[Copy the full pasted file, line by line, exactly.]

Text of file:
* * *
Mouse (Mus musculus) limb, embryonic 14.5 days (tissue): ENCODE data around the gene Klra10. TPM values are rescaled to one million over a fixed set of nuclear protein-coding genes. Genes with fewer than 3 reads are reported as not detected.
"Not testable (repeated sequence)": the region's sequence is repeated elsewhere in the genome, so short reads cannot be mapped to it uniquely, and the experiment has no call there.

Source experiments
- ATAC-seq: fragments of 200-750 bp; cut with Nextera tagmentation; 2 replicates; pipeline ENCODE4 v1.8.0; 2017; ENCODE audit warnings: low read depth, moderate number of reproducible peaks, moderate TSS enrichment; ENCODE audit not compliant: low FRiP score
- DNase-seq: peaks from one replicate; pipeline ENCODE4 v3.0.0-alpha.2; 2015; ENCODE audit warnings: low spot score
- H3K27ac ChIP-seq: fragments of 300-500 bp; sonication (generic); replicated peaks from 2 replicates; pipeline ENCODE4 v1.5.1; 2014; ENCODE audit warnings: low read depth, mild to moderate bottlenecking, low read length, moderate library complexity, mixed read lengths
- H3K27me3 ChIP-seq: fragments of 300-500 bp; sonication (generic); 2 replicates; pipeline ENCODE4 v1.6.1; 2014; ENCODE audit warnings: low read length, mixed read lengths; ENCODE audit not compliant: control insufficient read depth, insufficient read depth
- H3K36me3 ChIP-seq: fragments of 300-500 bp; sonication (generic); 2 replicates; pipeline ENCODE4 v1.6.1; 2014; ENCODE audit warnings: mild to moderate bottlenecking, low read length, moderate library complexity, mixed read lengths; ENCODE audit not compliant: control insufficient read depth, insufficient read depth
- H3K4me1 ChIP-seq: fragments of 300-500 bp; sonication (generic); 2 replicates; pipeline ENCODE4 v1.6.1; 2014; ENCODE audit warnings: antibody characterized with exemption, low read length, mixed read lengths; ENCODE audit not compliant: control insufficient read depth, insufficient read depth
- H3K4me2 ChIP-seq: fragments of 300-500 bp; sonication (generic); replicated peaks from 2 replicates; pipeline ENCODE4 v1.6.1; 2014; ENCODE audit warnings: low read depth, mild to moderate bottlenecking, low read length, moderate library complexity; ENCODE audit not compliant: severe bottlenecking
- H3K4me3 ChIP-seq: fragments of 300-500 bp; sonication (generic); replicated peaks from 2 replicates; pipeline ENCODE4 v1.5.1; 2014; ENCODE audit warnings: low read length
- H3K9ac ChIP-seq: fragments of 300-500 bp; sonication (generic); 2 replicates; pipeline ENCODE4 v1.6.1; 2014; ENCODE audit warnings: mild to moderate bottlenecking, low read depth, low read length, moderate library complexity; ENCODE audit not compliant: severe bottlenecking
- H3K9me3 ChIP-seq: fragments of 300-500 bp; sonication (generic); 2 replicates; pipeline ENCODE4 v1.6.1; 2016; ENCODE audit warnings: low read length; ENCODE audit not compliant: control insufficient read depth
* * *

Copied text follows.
Mouse (Mus musculus) limb, embryonic 14.5 days (tissue): ENCODE data around the gene Klra10. TPM values are rescaled to one million over a fixed set of nuclear protein-coding genes. Genes with fewer than 3 reads are reported as not detected.
"Not testable (repeated sequence)": the region's sequence is repeated elsewhere in the genome, so short reads cannot be mapped to it uniquely, and the experiment has no call there.

Source experiments
- ATAC-seq: fragments of 200-750 bp; cut with Nextera tagmentation; 2 replicates; pipeline ENCODE4 v1.8.0; 2017; ENCODE audit warnings: low read depth, moderate number of reproducible peaks, moderate TSS enrichment; ENCODE audit not compliant: low FRiP score
- DNase-seq: peaks from one replicate; pipeline ENCODE4 v3.0.0-alpha.2; 2015; ENCODE audit warnings: low spot score
- H3K27ac ChIP-seq: fragments of 300-500 bp; sonication (generic); replicated peaks from 2 replicates; pipeline ENCODE4 v1.5.1; 2014; ENCODE audit warnings: low read depth, mild to moderate bottlenecking, low read length, moderate library complexity, mixed read lengths
- H3K27me3 ChIP-seq: fragments of 300-500 bp; sonication (generic); 2 replicates; pipeline ENCODE4 v1.6.1; 2014; ENCODE audit warnings: low read length, mixed read lengths; ENCODE audit not compliant: control insufficient read depth, insufficient read depth
- H3K36me3 ChIP-seq: fragments of 300-500 bp; sonication (generic); 2 replicates; pipeline ENCODE4 v1.6.1; 2014; ENCODE audit warnings: mild to moderate bottlenecking, low read length, moderate library complexity, mixed read lengths; ENCODE audit not compliant: control insufficient read depth, insufficient read depth
- H3K4me1 ChIP-seq: fragments of 300-500 bp; sonication (generic); 2 replicates; pipeline ENCODE4 v1.6.1; 2014; ENCODE audit warnings: antibody characterized with exemption, low read length, mixed read lengths; ENCODE audit not compliant: control insufficient read depth, insufficient read depth
- H3K4me2 ChIP-seq: fragments of 300-500 bp; sonication (generic); replicated peaks from 2 replicates; pipeline ENCODE4 v1.6.1; 2014; ENCODE audit warnings: low read depth, mild to moderate bottlenecking, low read length, moderate library complexity; ENCODE audit not compliant: severe bottlenecking
- H3K4me3 ChIP-seq: fragments of 300-500 bp; sonication (generic); replicated peaks from 2 replicates; pipeline ENCODE4 v1.5.1; 2014; ENCODE audit warnings: low read length
- H3K9ac ChIP-seq: fragments of 300-500 bp; sonication (generic); 2 replicates; pipeline ENCODE4 v1.6.1; 2014; ENCODE audit warnings: mild to moderate bottlenecking, low read depth, low read length, moderate library complexity; ENCODE audit not compliant: severe bottlenecking
- H3K9me3 ChIP-seq: fragments of 300-500 bp; sonication (generic); 2 replicates; pipeline ENCODE4 v1.6.1; 2016; ENCODE audit warnings: low read length; ENCODE audit not compliant: control insufficient read depth